Keynes said that the leaders in Paris knew that they could not deliver and had lied to their own peoples back home about their capacity to extract money from a bankrupt Germany in the future.  He says that the want of sincerity was palpable.  ‘Then began the weaving of that web of sophistry and Jesuitical exegesis that was finally to clothe with insincerity the language and substance of the whole treaty.’  It was worse than that – the Treaty was negotiated in bad faith and outside the terms on which Germany had laid down its arms.  ‘There are few episodes in history which posterity will have less reason to condone – a war ostensibly waged in defence of the sanctity of international engagements ending in a definite breach of one of the most sacred possible of such engagements on the part of the victorious champions of these ideals.’  Elsewhere, Keynes brands the Treaty ‘one of the most outrageous acts of a cruel victor in civilized history.’

The hottest invective is reserved for his own Prime Minister.  On no grounds of public interest, the ‘popular victor’ allowed ‘the claims of private ambition’ to have him call an election.  This cranked up the rhetoric against Germany and made a decent peace even harder to get.  The diagnosis of Keynes is alarmingly recognizable to those governed by no principle past the last opinion poll.  ‘The progress of the General Election of 1918 affords a sad, dramatic history of the essential weakness of one who draws his chief inspiration not from his own true impulses, but from the grosser effluxions of the atmosphere which momentarily surrounds him.’  The book is worth reading just for that one line.

Did the victors really think that they could screw the Germans for the sweat of their brow for a generation?  How did they answer this proposition?  ‘The entrepreneur and the inventor will not contrive, the trader and shopkeeper will not save, the labourer will not toil, if the fruits of their industry are set aside, not for the benefit of their children, their old age, their pride, or their position, but for the enjoyment of a foreign conqueror.’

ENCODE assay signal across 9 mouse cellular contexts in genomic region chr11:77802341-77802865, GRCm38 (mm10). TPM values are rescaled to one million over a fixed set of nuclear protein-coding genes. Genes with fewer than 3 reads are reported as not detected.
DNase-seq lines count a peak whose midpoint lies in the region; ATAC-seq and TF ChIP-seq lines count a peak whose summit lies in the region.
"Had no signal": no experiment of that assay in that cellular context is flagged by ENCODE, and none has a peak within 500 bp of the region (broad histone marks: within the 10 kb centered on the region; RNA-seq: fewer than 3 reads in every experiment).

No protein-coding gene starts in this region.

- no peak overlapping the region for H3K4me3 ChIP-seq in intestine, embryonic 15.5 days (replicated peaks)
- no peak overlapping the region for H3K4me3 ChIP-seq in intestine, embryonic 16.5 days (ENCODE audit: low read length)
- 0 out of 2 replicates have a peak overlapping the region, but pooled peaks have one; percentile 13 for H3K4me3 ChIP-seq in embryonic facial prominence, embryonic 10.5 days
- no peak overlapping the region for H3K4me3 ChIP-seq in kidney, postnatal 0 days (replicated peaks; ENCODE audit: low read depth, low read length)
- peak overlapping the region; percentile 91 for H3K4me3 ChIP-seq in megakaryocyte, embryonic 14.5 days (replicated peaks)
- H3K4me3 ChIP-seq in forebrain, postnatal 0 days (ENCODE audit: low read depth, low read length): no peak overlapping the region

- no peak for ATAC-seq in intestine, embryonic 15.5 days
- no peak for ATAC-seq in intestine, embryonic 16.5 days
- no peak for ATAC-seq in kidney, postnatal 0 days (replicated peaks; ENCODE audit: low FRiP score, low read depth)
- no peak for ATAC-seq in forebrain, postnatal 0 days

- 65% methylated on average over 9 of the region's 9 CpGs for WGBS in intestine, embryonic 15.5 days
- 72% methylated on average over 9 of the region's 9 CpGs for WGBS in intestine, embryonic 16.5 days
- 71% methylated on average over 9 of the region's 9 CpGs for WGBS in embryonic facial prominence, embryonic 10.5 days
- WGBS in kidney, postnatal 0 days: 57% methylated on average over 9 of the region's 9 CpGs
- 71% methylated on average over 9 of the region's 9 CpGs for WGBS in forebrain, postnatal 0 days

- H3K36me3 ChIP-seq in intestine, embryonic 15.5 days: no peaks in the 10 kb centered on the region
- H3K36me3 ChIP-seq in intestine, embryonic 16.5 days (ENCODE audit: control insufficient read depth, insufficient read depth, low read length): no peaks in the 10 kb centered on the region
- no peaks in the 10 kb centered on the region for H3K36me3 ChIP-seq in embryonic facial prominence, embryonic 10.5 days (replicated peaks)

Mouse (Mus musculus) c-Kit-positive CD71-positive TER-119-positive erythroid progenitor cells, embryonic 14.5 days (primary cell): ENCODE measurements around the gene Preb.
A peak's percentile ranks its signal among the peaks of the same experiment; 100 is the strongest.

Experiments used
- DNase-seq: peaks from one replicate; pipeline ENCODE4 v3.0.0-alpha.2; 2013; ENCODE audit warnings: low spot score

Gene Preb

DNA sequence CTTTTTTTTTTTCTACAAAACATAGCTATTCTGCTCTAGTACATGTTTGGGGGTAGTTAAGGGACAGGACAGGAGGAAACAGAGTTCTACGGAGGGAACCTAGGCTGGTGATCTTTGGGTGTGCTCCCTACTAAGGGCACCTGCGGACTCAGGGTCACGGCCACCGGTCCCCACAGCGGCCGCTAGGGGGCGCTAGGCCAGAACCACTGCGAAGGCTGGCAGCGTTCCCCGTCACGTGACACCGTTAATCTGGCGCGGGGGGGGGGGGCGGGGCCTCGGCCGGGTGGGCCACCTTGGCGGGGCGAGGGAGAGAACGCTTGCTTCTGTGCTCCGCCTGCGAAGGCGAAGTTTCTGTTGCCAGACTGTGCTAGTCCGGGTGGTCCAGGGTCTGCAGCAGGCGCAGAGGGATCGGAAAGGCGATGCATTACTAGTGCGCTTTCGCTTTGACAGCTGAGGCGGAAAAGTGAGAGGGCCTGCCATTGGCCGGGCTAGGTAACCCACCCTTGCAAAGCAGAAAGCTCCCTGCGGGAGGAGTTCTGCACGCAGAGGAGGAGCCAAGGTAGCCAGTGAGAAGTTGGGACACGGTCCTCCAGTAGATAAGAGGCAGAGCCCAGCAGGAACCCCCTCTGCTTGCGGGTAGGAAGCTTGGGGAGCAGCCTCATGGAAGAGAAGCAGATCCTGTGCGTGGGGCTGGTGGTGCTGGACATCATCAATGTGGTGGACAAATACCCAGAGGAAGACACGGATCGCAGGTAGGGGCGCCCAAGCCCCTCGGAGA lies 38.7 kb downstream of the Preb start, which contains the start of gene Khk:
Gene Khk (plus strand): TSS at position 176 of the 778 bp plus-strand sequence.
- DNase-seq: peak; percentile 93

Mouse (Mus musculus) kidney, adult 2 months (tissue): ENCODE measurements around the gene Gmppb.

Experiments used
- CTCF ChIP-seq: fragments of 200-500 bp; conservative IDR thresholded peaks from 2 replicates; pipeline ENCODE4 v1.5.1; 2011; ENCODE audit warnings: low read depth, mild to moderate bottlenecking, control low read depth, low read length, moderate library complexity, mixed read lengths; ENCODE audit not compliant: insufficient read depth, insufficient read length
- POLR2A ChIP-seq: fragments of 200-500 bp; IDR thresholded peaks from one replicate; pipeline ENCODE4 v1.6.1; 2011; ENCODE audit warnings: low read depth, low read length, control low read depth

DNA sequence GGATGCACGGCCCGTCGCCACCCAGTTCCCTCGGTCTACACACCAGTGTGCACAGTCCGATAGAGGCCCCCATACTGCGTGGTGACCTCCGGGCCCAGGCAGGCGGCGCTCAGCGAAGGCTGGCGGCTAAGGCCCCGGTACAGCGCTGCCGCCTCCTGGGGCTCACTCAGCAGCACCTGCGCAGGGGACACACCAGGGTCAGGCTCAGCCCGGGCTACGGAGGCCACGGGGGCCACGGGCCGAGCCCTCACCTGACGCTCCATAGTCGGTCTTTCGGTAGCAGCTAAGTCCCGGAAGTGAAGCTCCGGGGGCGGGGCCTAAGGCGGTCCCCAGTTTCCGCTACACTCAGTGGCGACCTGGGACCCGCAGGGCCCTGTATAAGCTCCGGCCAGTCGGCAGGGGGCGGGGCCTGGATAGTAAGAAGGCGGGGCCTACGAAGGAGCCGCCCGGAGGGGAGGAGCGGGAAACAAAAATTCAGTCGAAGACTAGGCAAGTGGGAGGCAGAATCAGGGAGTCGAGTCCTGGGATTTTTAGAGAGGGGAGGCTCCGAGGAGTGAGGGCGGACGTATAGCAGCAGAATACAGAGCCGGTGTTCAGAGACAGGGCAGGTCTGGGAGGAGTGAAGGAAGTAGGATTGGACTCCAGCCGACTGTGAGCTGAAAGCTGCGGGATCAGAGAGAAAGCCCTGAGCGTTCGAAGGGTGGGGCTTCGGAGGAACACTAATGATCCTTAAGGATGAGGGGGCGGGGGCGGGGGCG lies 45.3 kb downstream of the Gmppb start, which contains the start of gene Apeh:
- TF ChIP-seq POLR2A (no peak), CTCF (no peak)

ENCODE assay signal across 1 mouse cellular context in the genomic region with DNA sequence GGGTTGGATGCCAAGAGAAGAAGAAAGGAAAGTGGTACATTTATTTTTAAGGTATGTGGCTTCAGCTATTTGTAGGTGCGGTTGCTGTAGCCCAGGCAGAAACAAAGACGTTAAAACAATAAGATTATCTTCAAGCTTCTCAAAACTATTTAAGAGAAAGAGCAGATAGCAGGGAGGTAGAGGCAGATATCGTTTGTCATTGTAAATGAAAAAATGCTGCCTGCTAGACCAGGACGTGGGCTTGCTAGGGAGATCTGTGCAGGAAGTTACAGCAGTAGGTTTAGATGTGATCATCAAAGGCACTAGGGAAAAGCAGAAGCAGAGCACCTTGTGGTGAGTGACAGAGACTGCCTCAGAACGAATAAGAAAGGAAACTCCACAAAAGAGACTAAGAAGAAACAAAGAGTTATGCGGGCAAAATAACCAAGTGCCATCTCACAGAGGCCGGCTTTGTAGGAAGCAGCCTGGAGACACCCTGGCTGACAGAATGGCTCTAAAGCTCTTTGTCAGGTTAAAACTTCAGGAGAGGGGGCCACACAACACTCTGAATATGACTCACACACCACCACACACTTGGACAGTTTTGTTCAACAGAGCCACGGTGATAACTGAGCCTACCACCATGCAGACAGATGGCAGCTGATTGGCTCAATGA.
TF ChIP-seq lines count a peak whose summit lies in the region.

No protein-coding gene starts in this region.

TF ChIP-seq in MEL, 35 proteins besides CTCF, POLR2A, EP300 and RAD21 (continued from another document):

Why, asks Keynes, ‘has the world been so credulous of the unveracities of politicians’?  The French would acknowledge his logic but they would always come back to the position:  ‘But Germany must pay; otherwise, what is to happen to France?’  It was not a convenient time for the truth.

Lenin said that the best way to destroy capitalism was by debauching the currency.  He was right.  Inflation involves a secret confiscation of wealth.  ‘Perhaps it is historically true that no order of society ever perishes save by its own hand.’

Where would it all end?  ‘If we aim deliberately at the impoverishment of Central Europe, vengeance, I dare predict, will not limp.  Nothing can then delay for very long that final civil war between the forces of Reaction and the despairing convulsions of Revolution, before which the horrors of the late German war will fade into nothing, and which will destroy, whoever is victor, the civilization and progress of our generation.’

The fulfilment of that prophecy would be a ghastly tragedy.  Because a few small-minded power crazed men in Paris wanted to punish the children of the vanquished, they paved the way for a worse war to punish their own children.

This book holds many lessons about not putting your trust in princes, and about not understanding that if you drive too hard on a deal, you may wind up with worse than nothing.  Agreements are only as good as the wishes of their parties.  The attack in this book was brought home by a 35 year-old economist from King’s College, Cambridge against his own government and the other victors in Europe.  It is a remarkable testament not just to the intellect but to the courage of one man.

Keynes would later go on to serve his country further by helping it to finance the war he foresaw, and then work out how to make repayment.  The effort was finally two much for him.  It is because of what Keynes did rather than what he said that this book is on this shelf.  It is not too much to say that John Maynard Keynes, like Dietrich Bonhoeffer, gave his life for his country.